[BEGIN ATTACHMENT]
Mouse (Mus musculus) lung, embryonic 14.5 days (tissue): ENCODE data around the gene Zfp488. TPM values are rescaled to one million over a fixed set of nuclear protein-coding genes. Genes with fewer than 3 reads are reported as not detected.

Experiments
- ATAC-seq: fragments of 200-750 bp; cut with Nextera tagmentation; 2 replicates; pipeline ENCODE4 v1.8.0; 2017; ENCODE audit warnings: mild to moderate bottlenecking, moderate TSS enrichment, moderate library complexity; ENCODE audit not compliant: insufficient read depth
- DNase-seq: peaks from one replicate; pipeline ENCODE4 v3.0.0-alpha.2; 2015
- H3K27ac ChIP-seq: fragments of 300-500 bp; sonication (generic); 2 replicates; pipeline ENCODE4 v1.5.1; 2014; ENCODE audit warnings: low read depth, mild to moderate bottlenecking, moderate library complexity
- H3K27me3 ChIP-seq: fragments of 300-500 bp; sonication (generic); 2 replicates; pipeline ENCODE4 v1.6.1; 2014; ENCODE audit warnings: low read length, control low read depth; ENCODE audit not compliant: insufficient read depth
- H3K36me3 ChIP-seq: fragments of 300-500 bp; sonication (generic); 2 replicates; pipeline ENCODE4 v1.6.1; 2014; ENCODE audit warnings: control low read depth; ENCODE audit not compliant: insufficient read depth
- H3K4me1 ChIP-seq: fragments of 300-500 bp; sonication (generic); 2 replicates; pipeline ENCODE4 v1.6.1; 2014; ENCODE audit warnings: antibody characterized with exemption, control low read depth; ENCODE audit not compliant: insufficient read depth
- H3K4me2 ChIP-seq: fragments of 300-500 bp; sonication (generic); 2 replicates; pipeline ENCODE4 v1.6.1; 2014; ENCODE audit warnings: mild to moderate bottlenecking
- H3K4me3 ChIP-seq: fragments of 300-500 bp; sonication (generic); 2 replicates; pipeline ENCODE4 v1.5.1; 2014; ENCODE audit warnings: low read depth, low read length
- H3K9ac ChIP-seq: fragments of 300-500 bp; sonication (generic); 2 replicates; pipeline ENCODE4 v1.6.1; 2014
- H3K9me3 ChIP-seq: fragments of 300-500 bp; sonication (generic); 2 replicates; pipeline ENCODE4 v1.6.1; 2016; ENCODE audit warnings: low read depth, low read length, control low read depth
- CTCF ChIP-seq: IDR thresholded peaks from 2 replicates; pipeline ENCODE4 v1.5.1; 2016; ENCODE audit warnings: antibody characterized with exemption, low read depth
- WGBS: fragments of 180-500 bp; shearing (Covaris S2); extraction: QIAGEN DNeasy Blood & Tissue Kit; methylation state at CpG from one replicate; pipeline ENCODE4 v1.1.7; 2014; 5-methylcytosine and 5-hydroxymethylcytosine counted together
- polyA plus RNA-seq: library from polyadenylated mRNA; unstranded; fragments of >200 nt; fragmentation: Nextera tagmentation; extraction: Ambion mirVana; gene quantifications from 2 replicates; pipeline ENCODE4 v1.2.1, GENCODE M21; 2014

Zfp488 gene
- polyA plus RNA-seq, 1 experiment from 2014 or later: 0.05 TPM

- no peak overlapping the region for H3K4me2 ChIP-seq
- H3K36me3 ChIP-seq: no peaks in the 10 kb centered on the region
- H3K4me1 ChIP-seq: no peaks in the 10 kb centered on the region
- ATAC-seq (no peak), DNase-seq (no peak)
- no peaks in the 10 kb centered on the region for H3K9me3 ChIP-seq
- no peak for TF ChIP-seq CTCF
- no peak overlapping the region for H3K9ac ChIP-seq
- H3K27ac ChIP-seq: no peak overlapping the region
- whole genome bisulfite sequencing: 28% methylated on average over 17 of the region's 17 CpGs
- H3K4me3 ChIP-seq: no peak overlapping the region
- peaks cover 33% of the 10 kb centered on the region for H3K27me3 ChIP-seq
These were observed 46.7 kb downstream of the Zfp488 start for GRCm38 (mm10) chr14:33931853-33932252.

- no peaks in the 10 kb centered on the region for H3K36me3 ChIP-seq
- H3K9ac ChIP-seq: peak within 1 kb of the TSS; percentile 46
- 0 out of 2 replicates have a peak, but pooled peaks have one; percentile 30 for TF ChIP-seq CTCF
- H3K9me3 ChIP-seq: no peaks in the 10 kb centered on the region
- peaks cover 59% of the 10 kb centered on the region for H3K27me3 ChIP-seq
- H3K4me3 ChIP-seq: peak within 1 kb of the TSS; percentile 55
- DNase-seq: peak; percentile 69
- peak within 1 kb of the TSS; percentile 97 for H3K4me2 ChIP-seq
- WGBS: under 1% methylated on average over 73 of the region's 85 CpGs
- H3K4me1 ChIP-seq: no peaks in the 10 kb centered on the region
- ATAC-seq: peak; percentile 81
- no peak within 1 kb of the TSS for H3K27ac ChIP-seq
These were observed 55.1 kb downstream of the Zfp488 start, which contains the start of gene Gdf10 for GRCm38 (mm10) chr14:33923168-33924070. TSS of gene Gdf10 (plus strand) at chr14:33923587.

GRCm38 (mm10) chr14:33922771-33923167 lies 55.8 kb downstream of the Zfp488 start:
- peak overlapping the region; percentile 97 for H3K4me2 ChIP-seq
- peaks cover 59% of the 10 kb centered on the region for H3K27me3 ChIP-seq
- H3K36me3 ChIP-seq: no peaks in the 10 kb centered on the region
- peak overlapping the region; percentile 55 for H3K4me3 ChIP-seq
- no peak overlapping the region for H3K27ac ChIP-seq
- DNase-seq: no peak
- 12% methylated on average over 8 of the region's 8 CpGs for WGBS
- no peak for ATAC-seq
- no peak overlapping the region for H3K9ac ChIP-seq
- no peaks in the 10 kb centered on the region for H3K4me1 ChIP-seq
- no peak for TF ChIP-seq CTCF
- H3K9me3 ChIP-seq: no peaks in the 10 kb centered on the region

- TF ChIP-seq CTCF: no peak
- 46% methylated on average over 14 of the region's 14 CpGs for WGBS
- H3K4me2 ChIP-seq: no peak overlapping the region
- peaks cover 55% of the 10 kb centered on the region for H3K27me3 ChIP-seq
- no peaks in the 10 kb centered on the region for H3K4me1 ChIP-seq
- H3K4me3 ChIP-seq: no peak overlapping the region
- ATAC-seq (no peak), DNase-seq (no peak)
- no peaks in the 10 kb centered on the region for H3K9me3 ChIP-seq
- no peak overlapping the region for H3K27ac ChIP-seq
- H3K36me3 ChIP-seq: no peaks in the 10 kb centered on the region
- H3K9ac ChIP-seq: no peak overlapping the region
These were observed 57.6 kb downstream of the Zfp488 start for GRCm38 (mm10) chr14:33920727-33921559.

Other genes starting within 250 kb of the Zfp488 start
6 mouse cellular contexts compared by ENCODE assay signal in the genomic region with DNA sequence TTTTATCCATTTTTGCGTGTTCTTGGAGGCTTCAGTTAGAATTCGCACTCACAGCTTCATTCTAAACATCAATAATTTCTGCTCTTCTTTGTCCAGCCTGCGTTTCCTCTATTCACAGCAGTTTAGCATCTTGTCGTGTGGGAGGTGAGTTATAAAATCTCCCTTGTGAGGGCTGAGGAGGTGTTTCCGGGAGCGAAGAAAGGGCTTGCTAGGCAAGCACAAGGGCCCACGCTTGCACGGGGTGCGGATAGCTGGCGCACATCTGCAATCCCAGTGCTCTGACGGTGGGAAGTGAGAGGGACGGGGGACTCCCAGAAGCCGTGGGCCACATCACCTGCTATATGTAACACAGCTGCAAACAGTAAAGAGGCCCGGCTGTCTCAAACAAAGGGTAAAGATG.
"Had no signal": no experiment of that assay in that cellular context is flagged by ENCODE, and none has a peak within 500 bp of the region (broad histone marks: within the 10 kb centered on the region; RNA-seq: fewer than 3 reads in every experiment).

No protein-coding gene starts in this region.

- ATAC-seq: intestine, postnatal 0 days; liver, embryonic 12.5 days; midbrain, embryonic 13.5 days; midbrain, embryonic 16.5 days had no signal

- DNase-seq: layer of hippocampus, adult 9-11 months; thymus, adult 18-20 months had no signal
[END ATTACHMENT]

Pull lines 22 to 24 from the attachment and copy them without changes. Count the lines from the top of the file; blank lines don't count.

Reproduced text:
- no peaks in the 10 kb centered on the region for H3K9me3 ChIP-seq
- no peak for TF ChIP-seq CTCF
- no peak overlapping the region for H3K9ac ChIP-seq